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Bulgaria: sea-level change and submerged settlements on the Black Sea

Bulgaria: sea-level change and submerged settlements on the Black Sea
Bulgaria: sea-level change and submerged settlements on the Black Sea
The Black Sea is recognised as having great potential for the preservation of submerged prehistoric sites because of the large area of land exposed on the continental shelf at lowest sea levels, especially along its western and north-western coastlines. However, very few have been discovered to date, and those that are known are located in Bulgaria. Because of the complexities associated with the periodic isolation of the Black Sea from the Mediterranean and its reconnection, offshore research has tended to focus on geological and geophysical investigation of inundation history, with unresolved and strongly-held disagreements about the timing and rapidity of sea level rise at the end of the Last Glacial and its potential human impact. In Bulgaria, a rich concentration of underwater prehistoric sites has been discovered thanks to dredging activities earlier in the 20th century and a long tradition of underwater archaeological investigations going back to the 1970s. These demonstrate the presence of substantial in situ village settlements of Eneolithic and Early Bronze Age date in shallow water (< 10 m), with excellent preservation of large ceramic assemblages, wooden structures, and faunal and palynological data on palaeodiet and palaeoeconomy. More recently, large scale marine-geological and archaeological projects have begun, aimed at integrating shallow-water inshore investigations with offshore survey in deeper water.
Early Bronze Age, Eneolithic, Flood hypothesis, Sea-level change, Underwater settlements
2211-0577
393-412
Springer
Peev, Preslav
0a4f8e84-2c12-44d8-9538-4b8a75a7abfc
Farr, Rosemary
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Slavchev, Vladimir
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Grant, Michael
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Adams, Jonathan
184a058c-d4b1-44fc-9bff-cadee3882bc8
Bailey, Geoff
889169bb-e72b-4a06-a488-59c17cb2b685
Bailey, Geoff
Galanidou, Nena
Peeters, Hans
Jöns, Hauke
Mennenga, Moritz
Peev, Preslav
0a4f8e84-2c12-44d8-9538-4b8a75a7abfc
Farr, Rosemary
4aba646f-b279-4d7a-8795-b0ae9e772fe9
Slavchev, Vladimir
6a6a0a2b-a048-460d-9636-cb4028ca5289
Grant, Michael
56dae074-d54a-4da8-858a-2bf364a5a550
Adams, Jonathan
184a058c-d4b1-44fc-9bff-cadee3882bc8
Bailey, Geoff
889169bb-e72b-4a06-a488-59c17cb2b685
Bailey, Geoff
Galanidou, Nena
Peeters, Hans
Jöns, Hauke
Mennenga, Moritz

Peev, Preslav, Farr, Rosemary, Slavchev, Vladimir, Grant, Michael, Adams, Jonathan and Bailey, Geoff (2020) Bulgaria: sea-level change and submerged settlements on the Black Sea. In, Bailey, Geoff, Galanidou, Nena, Peeters, Hans, Jöns, Hauke and Mennenga, Moritz (eds.) The Archaeology of Europe’s Drowned Landscapes. (Coastal Research Library, 35) Cham. Springer, pp. 393-412. (doi:10.1007/978-3-030-37367-2_20).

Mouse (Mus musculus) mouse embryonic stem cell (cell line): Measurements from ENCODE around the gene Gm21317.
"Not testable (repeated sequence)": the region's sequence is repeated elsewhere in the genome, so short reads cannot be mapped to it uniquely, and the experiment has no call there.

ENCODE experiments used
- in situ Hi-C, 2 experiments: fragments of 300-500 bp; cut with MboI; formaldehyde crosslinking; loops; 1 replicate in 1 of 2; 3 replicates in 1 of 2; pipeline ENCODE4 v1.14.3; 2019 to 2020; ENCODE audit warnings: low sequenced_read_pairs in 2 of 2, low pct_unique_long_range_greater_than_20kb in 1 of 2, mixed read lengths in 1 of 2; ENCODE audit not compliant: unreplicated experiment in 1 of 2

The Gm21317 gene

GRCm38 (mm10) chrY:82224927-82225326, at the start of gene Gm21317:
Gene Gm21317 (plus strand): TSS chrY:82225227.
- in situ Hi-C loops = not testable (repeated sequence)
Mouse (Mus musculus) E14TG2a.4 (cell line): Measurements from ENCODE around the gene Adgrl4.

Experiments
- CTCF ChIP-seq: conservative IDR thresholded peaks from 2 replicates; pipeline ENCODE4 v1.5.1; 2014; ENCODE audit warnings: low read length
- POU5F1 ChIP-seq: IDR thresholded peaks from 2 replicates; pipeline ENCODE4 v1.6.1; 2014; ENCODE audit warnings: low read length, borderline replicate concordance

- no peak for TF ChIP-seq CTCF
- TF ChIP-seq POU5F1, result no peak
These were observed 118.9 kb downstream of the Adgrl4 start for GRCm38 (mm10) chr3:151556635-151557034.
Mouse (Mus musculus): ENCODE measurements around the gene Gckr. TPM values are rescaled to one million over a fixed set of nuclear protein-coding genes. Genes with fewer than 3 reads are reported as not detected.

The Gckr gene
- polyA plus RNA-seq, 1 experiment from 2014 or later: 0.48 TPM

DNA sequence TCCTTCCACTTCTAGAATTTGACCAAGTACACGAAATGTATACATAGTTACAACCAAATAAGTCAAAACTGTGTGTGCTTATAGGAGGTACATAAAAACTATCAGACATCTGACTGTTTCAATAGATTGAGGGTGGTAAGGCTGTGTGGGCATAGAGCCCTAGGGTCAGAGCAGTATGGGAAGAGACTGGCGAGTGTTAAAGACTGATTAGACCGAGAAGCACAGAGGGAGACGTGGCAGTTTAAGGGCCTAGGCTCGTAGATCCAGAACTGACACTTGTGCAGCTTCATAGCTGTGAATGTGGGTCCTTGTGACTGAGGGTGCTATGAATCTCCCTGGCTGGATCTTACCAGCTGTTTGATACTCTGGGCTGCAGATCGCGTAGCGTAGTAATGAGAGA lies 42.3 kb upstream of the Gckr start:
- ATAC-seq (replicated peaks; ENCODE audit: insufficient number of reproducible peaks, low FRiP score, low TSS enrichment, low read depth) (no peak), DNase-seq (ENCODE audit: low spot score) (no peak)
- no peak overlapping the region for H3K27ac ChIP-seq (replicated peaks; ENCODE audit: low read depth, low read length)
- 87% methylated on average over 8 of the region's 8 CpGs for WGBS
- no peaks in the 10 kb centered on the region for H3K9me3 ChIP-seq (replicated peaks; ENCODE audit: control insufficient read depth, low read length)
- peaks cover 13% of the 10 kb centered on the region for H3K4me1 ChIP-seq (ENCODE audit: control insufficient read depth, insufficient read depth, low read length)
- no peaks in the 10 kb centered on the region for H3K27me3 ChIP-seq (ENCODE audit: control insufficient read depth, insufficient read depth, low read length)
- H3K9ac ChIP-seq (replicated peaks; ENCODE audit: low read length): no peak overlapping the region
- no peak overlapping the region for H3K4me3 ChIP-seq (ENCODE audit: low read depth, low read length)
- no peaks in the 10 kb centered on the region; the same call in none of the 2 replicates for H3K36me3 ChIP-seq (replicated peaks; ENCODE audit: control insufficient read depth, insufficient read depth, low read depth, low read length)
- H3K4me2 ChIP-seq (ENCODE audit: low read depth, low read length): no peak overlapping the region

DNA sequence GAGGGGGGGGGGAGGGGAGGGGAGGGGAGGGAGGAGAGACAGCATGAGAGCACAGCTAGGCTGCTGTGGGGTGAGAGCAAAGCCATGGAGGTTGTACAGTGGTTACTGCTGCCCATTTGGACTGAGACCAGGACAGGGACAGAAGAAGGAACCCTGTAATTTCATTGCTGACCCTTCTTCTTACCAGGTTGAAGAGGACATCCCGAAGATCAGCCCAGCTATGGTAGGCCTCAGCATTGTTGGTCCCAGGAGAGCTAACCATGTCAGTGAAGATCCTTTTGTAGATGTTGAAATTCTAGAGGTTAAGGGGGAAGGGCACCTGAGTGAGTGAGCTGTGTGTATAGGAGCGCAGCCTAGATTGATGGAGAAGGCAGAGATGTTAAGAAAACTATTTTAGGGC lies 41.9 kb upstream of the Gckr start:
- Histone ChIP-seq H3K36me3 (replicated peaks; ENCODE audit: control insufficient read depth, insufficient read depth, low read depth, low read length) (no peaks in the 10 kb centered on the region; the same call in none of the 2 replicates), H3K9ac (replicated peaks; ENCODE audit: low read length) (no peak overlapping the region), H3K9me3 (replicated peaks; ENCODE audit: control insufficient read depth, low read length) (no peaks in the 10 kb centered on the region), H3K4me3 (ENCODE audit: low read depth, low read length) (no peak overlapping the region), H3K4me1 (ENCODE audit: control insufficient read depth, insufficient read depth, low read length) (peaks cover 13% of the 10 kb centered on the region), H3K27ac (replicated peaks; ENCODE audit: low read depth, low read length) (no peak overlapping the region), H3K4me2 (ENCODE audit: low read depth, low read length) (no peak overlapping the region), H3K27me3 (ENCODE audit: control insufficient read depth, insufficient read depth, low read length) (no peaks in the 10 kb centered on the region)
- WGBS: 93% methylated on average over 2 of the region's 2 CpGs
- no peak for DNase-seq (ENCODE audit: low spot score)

Record type: Book Section

Abstract

The Black Sea is recognised as having great potential for the preservation of submerged prehistoric sites because of the large area of land exposed on the continental shelf at lowest sea levels, especially along its western and north-western coastlines. However, very few have been discovered to date, and those that are known are located in Bulgaria. Because of the complexities associated with the periodic isolation of the Black Sea from the Mediterranean and its reconnection, offshore research has tended to focus on geological and geophysical investigation of inundation history, with unresolved and strongly-held disagreements about the timing and rapidity of sea level rise at the end of the Last Glacial and its potential human impact. In Bulgaria, a rich concentration of underwater prehistoric sites has been discovered thanks to dredging activities earlier in the 20th century and a long tradition of underwater archaeological investigations going back to the 1970s. These demonstrate the presence of substantial in situ village settlements of Eneolithic and Early Bronze Age date in shallow water (< 10 m), with excellent preservation of large ceramic assemblages, wooden structures, and faunal and palynological data on palaeodiet and palaeoeconomy. More recently, large scale marine-geological and archaeological projects have begun, aimed at integrating shallow-water inshore investigations with offshore survey in deeper water.

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Accepted/In Press date: 4 April 2019
e-pub ahead of print date: 10 April 2020
Published date: 2020
Keywords: Early Bronze Age, Eneolithic, Flood hypothesis, Sea-level change, Underwater settlements

Identifiers

Local EPrints ID: 430203
URI: http://eprints.soton.ac.uk/id/eprint/430203
ISSN: 2211-0577
PURE UUID: 0d41285d-3797-4623-887a-d8084ee9722d
ORCID for Michael Grant: ORCID iD orcid.org/0000-0002-4766-6913

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Date deposited: 16 Apr 2019 16:30
Last modified: 26 Nov 2021 03:02

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Contributors

Author: Preslav Peev
Author: Rosemary Farr
Author: Vladimir Slavchev
Author: Michael Grant ORCID iD
Author: Jonathan Adams
Author: Geoff Bailey
Editor: Geoff Bailey
Editor: Nena Galanidou
Editor: Hans Peeters
Editor: Hauke Jöns
Editor: Moritz Mennenga

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